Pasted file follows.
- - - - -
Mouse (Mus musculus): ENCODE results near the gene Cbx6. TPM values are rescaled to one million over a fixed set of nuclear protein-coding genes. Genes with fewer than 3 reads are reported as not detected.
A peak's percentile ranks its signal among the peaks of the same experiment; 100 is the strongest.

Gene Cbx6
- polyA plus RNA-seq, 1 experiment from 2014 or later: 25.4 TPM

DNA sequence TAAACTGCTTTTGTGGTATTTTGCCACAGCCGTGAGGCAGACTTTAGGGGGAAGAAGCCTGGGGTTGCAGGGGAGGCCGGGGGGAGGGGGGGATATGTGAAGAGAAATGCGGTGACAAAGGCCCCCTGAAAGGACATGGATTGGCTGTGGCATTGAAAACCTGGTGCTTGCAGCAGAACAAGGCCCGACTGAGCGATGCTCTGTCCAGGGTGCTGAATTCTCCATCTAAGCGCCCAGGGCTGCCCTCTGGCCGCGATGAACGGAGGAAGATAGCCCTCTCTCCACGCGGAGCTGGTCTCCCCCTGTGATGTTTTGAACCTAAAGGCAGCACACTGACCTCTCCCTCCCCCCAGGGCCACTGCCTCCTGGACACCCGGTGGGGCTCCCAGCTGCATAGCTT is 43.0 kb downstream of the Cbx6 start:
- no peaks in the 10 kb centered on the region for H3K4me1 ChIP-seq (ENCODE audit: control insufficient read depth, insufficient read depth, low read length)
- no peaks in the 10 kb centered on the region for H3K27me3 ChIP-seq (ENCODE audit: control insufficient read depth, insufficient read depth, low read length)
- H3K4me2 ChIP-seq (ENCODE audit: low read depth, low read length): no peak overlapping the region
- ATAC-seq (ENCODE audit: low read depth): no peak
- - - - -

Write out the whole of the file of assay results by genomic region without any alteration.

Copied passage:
Mouse (Mus musculus): ENCODE results near the gene Cbx6. TPM values are rescaled to one million over a fixed set of nuclear protein-coding genes. Genes with fewer than 3 reads are reported as not detected.
A peak's percentile ranks its signal among the peaks of the same experiment; 100 is the strongest.

Gene Cbx6
- polyA plus RNA-seq, 1 experiment from 2014 or later: 25.4 TPM

DNA sequence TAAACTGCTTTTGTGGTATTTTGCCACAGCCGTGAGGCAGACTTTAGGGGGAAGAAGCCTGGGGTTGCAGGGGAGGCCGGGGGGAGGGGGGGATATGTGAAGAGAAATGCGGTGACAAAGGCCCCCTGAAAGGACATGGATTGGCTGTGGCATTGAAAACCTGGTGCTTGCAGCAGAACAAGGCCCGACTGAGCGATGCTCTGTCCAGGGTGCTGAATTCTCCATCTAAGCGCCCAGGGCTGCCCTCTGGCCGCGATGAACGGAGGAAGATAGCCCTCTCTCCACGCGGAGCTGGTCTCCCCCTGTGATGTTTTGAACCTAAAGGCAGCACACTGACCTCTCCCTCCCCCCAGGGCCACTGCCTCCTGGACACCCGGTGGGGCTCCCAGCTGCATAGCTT is 43.0 kb downstream of the Cbx6 start:
- no peaks in the 10 kb centered on the region for H3K4me1 ChIP-seq (ENCODE audit: control insufficient read depth, insufficient read depth, low read length)
- no peaks in the 10 kb centered on the region for H3K27me3 ChIP-seq (ENCODE audit: control insufficient read depth, insufficient read depth, low read length)
- H3K4me2 ChIP-seq (ENCODE audit: low read depth, low read length): no peak overlapping the region
- ATAC-seq (ENCODE audit: low read depth): no peak